28 Feb 2020 in Newsletter
U.S. Patent Will Expire 44 Years After Earliest Effective Filing Date Due to U.S. Army Secrecy Order
The U.S. Government uses secrecy orders to protect national security by preventing certain patent applications from being published, granted, or otherwise available to the public. However, at least 21 companies have been sued for alleged infringement of a pre-TRIPs U.S. patent for which grant was delayed by 27 years due to a secrecy order. In what one hopes is an extraordinarily unusual situation, the patent will expire 44 years after its earliest effective filing date. Myriad special problems are likely to arise in the course of this litigation campaign, and special equitable defenses may be raised, with uncertain outcomes.
Since 1952, applicants for United States patents have been potentially subject to involuntary delays on patent issuance due to secrecy orders. According to the Invention Secrecy Act of 1951, any technology that might threaten the national defense and economic stability of the United States may be classified as a defense-related patent. This classification at least temporarily bars the grant of a patent, requires that the invention be kept secret, restricts the filing of corresponding foreign patent applications, and specifies procedures to prevent disclosure of ideas contained in the application. Once an application is classified under a secrecy order, it remains pending. Further, while Patent Office prosecution may continue during pendency of the secrecy order, the patent application may not be allowed to issue as a granted patent until the secrecy order is removed.
What happens to patent applications for which allowance and subsequent grant as patents have been involuntary delayed by secrecy orders, where the delay may be years or even decades? This question will undoubtedly be addressed by U.S. district courts in Delaware and Texas in a series of patent infringement cases launched by Castlemorton Wireless, LLC, a non-practicing entity (“NPE”). To date, at least 21 telecommunications and electronics companies have been sued for alleged infringement of U.S. Patent No. 7,835,421 (“the ’421 patent”), which was filed on January 4, 1983 – more than thirty-seven years ago – and was placed under a secrecy order on July 10, 1984. After this point, while the application remained in prosecution, patent grant and suits for infringement were prohibited.
The secrecy order for the ’421 patent was terminated by the U.S. Army in 2010. Because the application was filed before June 8, 1995 (i.e., the effective date of the TRIPs Agreement, Article 33, under U.S. law), the term of this patent is either 20 years from the earliest filing date or 17 years from the issue date, whichever is longer. Thus, the ‘421 patent’s statutory term expires on Nov 16, 2027, notwithstanding its “earliest filing date” of January 4, 1983. That is, it will expire more than 44 years after the priority application’s filing date. Myriad practical issues arise as a result of such an extraordinary delay between patent application filing and patent grant, and further patent expiration. First, technology that has long ago become commonplace may suddenly be covered by an extant patent having many years of remaining patent term. Second, the ’421 patent is available as prior art under pre-AIA 35 U.S.C. § 102(e) with a “prior art date” of January 4, 1983, notwithstanding the fact that it was unknown to the world at large until late 2010. It will never be known how many patents, in the United States and worldwide, would not have been granted, or whose claim scopes would differ, had they been examined in light of the disclosure of the ‘421 patent during the period of the mid-1980s through 2010.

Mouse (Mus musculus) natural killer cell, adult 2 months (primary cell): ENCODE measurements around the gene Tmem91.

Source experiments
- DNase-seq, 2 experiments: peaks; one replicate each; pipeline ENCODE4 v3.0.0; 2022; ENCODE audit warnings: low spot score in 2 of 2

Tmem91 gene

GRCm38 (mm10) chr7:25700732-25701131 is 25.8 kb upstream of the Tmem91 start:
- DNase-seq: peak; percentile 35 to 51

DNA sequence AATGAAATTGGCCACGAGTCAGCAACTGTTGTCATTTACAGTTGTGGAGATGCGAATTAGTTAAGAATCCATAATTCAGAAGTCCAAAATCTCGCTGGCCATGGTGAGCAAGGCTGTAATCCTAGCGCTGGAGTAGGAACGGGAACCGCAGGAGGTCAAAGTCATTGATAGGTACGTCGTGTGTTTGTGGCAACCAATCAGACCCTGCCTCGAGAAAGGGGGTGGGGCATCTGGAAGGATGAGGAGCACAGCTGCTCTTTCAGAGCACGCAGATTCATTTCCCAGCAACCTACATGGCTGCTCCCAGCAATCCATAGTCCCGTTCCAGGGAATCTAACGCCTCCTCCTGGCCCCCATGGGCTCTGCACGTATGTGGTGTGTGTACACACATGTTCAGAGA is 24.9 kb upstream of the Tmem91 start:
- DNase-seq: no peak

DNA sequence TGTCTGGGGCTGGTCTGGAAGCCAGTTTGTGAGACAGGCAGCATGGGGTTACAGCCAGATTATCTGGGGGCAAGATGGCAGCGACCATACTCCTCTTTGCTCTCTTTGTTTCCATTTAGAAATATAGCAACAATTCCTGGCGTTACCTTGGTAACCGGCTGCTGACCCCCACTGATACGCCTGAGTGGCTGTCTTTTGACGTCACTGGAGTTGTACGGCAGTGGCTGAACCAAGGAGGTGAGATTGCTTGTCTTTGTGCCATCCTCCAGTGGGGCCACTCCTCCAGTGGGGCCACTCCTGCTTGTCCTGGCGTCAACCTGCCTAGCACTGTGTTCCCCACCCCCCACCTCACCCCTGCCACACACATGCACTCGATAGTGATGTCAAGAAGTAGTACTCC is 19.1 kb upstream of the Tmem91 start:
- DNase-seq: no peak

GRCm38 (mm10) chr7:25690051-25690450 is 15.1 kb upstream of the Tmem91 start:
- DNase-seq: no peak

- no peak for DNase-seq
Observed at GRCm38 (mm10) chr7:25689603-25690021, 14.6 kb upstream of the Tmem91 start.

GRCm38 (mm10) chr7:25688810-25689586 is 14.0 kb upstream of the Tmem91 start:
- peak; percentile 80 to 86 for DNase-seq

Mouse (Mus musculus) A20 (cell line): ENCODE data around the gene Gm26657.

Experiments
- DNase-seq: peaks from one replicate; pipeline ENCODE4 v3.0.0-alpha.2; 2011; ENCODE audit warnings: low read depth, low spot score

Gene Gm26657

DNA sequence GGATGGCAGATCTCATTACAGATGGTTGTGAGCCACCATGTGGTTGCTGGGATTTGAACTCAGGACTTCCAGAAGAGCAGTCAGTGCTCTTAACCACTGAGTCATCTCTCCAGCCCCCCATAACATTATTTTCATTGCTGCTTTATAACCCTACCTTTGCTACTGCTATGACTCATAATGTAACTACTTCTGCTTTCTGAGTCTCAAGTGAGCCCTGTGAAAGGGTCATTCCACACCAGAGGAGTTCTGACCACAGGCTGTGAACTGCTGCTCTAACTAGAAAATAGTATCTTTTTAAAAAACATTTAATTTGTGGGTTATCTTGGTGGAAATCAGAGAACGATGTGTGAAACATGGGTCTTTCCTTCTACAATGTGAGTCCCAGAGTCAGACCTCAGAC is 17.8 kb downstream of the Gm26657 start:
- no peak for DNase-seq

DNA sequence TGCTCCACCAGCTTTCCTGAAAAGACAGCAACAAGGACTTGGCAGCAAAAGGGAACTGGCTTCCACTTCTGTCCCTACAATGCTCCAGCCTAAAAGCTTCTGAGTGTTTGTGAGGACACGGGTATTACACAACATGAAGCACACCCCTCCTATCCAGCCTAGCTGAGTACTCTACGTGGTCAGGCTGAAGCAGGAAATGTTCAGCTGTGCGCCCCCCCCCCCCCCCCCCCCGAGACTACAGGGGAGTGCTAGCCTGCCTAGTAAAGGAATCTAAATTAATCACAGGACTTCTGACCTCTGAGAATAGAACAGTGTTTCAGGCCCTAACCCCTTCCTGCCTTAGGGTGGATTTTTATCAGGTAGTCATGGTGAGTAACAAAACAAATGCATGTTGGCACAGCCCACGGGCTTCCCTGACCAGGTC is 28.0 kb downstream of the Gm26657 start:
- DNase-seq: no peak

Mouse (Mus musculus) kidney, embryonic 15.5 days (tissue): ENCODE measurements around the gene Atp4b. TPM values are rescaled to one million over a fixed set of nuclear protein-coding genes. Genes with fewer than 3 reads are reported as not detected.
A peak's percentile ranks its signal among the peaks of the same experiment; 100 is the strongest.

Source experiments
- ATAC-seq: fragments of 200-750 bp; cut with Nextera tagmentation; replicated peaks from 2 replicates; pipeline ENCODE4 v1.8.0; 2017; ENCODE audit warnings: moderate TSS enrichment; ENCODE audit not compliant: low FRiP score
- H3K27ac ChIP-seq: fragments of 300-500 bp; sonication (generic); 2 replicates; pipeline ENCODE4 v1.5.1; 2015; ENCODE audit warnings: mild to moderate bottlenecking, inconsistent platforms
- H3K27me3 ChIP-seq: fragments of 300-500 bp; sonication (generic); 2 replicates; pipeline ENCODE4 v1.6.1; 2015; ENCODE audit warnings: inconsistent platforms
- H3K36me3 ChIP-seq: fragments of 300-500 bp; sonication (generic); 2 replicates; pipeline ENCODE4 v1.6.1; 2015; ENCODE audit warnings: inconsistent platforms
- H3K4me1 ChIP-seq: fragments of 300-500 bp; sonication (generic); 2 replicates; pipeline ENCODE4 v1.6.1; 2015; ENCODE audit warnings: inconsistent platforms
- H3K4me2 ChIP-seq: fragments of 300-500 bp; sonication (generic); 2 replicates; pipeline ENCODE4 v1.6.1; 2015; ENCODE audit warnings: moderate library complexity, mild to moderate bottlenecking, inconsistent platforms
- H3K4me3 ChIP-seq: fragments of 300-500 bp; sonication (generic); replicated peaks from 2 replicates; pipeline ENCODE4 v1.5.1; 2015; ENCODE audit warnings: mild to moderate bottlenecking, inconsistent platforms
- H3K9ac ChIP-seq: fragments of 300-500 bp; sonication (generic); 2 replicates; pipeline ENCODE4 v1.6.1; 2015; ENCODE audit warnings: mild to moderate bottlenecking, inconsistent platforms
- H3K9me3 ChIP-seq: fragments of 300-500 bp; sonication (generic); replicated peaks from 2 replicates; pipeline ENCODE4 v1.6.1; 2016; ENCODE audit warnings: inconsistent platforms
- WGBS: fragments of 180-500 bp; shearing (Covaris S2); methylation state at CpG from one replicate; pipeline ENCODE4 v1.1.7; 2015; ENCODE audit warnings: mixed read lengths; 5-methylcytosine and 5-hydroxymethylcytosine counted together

Patent issuance may be delayed for several reasons. Delays caused by secrecy orders are caused by actions beyond the control of the patent applicants. In other situations, however, patent issuance delays are within the control of the applicant, and thus may be more appropriately considered to be unnecessary delays. For example, unnecessary delays have in the past been caused by the applicant throught the abusive practice of repetitive abandonments and continuation filings. Judicially created rules and legislatively created statutes such as the “prosecution laches” doctrine and the TRIPS agreement are available to patent examiners, applicants, and the courts to understand and deal with the probable consequences of at least unnecessary delays. However, the courts have not often been faced with making decisions related to extraordinary delays caused by secrecy orders.
Now, the Delaware and Texas district courts will deal with a unique case where a truly extraordinary delay in patent issuance was beyond the control of the applicant, the delay being the result of a U.S. Army secrecy orders. While the situation may seem to be unfair to all sued defendants, one can imagine some sort of “intervening rights” defense for patents issued after lifting of secrecy orders. In such a case, an equitable intervening rights might allow a party whose products infringe a patent issued after a secrecy order has been lifted to continue to use or sell specific products that were made, purchased, or used before the patent issuance under certain conditions. It remains to be seen whether such an equitable defense will be asserted, and upon what grounds it might rest, and whether the courts will adopt it in any form. Only the passage of even more time will tell.